In our latest weekly poll we asked our SEO community which KPIs they considered to be the most important for a piece of blog content.
We had 398 participants, with 91% from North America & the UK. (See full details of participant geography).
- Social shares are considered the most important content KPI (24%)
- Unique visits (23%), CTA Conversions (20%) & Backlinks (19%) also highly regarded
- Pageviews (8%) & Positive comments (6%) considered less important
The survey results show that the majority of Digital Marketeers are wisely looking at a spread of metrics when they evaluate the success of their content marketing.
Social Shares came out as the top content KPI in results. Is this really the most important metric? We discuss the pros & cons of monitoring shares below.
Hot on the heels of Social Shares are 3 other metrics –
- Unique visits – 23%
- CTA Conversions – 20%
- Backlinks – 19%
This result is very encouraging. It shows that Marketeers are alert to the significance of different KPIs and what they mean when evaluating the success of a piece of content.
The ugly ducklings (sisters?) of content marketing metrics are Total Pageviews & Positive Comments, which get just 8% & 6% of votes respectively.
It’s clear that although social shares are the top choice, SEOs who took part in the poll rated the top 4 metrics as all being important to some degree. It reaffirms that we cannot rely on one or even two metrics to measure our content, but like most marketing efforts, multiple channels are to be monitored closely.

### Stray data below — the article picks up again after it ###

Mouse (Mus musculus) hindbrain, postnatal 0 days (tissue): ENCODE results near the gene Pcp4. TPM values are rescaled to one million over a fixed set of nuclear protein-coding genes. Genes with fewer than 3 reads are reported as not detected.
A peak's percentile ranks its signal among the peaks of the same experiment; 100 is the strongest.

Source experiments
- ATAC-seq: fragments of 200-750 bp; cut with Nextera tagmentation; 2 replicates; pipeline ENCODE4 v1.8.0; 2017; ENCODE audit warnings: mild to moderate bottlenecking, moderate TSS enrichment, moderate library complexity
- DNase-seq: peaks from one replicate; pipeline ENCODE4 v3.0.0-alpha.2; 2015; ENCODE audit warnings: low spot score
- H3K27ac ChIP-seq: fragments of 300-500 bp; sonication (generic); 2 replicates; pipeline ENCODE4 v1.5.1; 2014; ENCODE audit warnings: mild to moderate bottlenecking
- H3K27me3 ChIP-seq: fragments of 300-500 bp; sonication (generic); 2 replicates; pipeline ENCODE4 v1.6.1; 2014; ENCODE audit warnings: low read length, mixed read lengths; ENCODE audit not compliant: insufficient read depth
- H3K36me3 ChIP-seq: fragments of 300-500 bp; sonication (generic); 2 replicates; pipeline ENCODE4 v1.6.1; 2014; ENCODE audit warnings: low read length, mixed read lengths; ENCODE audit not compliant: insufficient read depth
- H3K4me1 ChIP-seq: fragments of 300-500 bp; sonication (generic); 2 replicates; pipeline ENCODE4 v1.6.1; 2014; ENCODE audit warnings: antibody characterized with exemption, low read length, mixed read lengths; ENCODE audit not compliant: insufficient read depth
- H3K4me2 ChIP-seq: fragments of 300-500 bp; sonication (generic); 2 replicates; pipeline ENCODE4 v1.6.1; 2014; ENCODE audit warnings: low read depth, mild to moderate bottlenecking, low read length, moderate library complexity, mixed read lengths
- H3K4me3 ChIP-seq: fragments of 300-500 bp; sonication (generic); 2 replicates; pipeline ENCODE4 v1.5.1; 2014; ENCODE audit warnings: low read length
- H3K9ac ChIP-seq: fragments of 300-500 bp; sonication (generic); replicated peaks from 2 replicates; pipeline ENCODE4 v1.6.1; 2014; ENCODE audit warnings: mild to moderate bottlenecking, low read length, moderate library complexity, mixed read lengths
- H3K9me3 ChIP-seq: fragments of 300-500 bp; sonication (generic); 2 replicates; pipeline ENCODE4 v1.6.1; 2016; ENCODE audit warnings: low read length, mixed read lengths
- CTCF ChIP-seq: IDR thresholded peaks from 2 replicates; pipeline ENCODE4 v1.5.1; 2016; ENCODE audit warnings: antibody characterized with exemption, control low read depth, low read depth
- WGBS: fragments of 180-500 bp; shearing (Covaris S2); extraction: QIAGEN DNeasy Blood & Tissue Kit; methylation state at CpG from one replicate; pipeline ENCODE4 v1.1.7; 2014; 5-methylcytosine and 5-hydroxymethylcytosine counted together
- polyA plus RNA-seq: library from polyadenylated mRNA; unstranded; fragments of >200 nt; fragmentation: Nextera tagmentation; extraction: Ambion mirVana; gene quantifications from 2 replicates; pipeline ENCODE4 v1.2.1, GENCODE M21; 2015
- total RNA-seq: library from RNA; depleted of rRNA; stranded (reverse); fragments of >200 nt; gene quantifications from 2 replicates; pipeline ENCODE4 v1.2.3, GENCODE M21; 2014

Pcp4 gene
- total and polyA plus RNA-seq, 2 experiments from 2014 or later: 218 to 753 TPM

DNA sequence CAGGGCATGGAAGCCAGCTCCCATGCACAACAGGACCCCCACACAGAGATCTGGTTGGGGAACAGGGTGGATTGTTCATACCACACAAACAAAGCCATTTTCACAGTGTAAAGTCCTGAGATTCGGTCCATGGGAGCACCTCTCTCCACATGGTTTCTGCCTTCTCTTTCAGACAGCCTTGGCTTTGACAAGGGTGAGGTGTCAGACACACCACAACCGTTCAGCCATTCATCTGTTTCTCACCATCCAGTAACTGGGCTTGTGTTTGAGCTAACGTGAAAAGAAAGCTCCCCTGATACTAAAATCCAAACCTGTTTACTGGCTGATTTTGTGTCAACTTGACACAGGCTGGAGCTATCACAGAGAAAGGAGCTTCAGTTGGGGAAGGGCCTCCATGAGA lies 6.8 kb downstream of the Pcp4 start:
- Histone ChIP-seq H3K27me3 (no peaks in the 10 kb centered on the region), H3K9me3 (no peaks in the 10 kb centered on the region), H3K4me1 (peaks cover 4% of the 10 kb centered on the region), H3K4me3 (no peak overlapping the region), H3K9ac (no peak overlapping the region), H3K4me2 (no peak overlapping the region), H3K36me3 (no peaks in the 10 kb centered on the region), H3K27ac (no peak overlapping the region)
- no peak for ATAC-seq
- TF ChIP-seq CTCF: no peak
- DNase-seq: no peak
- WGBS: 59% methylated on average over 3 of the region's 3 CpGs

How valuable are Social Media Shares?
The answer comes down to 2 things –
- How engaged are users when they share your content?
- What is the objective of the piece of content?
There is increasing evidence that people share content without properly reading it. In fact many people set-up bots to auto-share content from sources they trust. So they share this content before they even get time to read it themselves, without even knowing if it’s any good!
They do this for many reasons. But it boils down to 3 key reasons;
- They’re time-poor (TL/DR)
- Sharing content takes <60 seconds
- They want to appear active & connected on social media so their followers think better of them
Tony Haile, CEO of Chartbeat, which is a company that measures real-time traffic, has evidence that supports this –
“We’ve found effectively no correlation between social shares and people actually reading”
— Tony Haile (@arctictony) February 2, 2014
NB – i didn’t actually read Tony’s research as I didn’t have enough time – but it sounds interesting!! 🙂
To pour more doubt on the value of counting Social Shares, in October (2015), Twitter redesigned its Tweet and Follow buttons and at the same time removed its share count information. This means that the total amount of social shares on any one blog post no longer contains Tweets – just ‘likes’ from other networks such as Facebook, G+, LinkedIn. This makes it harder to truly monitor the social share success of content as Twitter accounted for a high (HIGH) percentage of shares on many posts.
But having said all that, monitoring Social Shares does have value.
Firstly, it’s a good measurement of the reach, or distribution, of a piece of content. You can see how far is spreads within your network. This is important because it can get your content under the noses of all important Influencers who will hopefully share with their own networks and start to follow you directly.